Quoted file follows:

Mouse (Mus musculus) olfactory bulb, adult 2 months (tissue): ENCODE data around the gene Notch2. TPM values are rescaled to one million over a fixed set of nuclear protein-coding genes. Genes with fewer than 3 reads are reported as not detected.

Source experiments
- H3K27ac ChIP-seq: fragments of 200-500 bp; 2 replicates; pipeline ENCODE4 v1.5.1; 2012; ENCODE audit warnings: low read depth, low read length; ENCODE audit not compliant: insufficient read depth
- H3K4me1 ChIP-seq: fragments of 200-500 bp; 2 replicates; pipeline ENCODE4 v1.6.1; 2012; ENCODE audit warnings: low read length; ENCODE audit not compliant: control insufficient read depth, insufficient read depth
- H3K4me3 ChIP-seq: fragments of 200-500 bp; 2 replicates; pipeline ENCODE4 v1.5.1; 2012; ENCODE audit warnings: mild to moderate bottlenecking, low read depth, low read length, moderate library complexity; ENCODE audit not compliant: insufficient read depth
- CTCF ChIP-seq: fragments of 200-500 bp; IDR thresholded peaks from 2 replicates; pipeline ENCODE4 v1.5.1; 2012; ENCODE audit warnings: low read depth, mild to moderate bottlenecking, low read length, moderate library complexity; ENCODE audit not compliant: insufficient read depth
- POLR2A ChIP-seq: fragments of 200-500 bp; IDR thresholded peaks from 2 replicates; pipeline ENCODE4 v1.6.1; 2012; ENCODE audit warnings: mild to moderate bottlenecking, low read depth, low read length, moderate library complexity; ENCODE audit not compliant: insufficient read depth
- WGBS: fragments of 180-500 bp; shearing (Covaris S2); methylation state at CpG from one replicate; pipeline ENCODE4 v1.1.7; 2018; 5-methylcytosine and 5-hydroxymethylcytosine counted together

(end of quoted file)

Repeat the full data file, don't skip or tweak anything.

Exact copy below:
Mouse (Mus musculus) olfactory bulb, adult 2 months (tissue): ENCODE data around the gene Notch2. TPM values are rescaled to one million over a fixed set of nuclear protein-coding genes. Genes with fewer than 3 reads are reported as not detected.

Source experiments
- H3K27ac ChIP-seq: fragments of 200-500 bp; 2 replicates; pipeline ENCODE4 v1.5.1; 2012; ENCODE audit warnings: low read depth, low read length; ENCODE audit not compliant: insufficient read depth
- H3K4me1 ChIP-seq: fragments of 200-500 bp; 2 replicates; pipeline ENCODE4 v1.6.1; 2012; ENCODE audit warnings: low read length; ENCODE audit not compliant: control insufficient read depth, insufficient read depth
- H3K4me3 ChIP-seq: fragments of 200-500 bp; 2 replicates; pipeline ENCODE4 v1.5.1; 2012; ENCODE audit warnings: mild to moderate bottlenecking, low read depth, low read length, moderate library complexity; ENCODE audit not compliant: insufficient read depth
- CTCF ChIP-seq: fragments of 200-500 bp; IDR thresholded peaks from 2 replicates; pipeline ENCODE4 v1.5.1; 2012; ENCODE audit warnings: low read depth, mild to moderate bottlenecking, low read length, moderate library complexity; ENCODE audit not compliant: insufficient read depth
- POLR2A ChIP-seq: fragments of 200-500 bp; IDR thresholded peaks from 2 replicates; pipeline ENCODE4 v1.6.1; 2012; ENCODE audit warnings: mild to moderate bottlenecking, low read depth, low read length, moderate library complexity; ENCODE audit not compliant: insufficient read depth
- WGBS: fragments of 180-500 bp; shearing (Covaris S2); methylation state at CpG from one replicate; pipeline ENCODE4 v1.1.7; 2018; 5-methylcytosine and 5-hydroxymethylcytosine counted together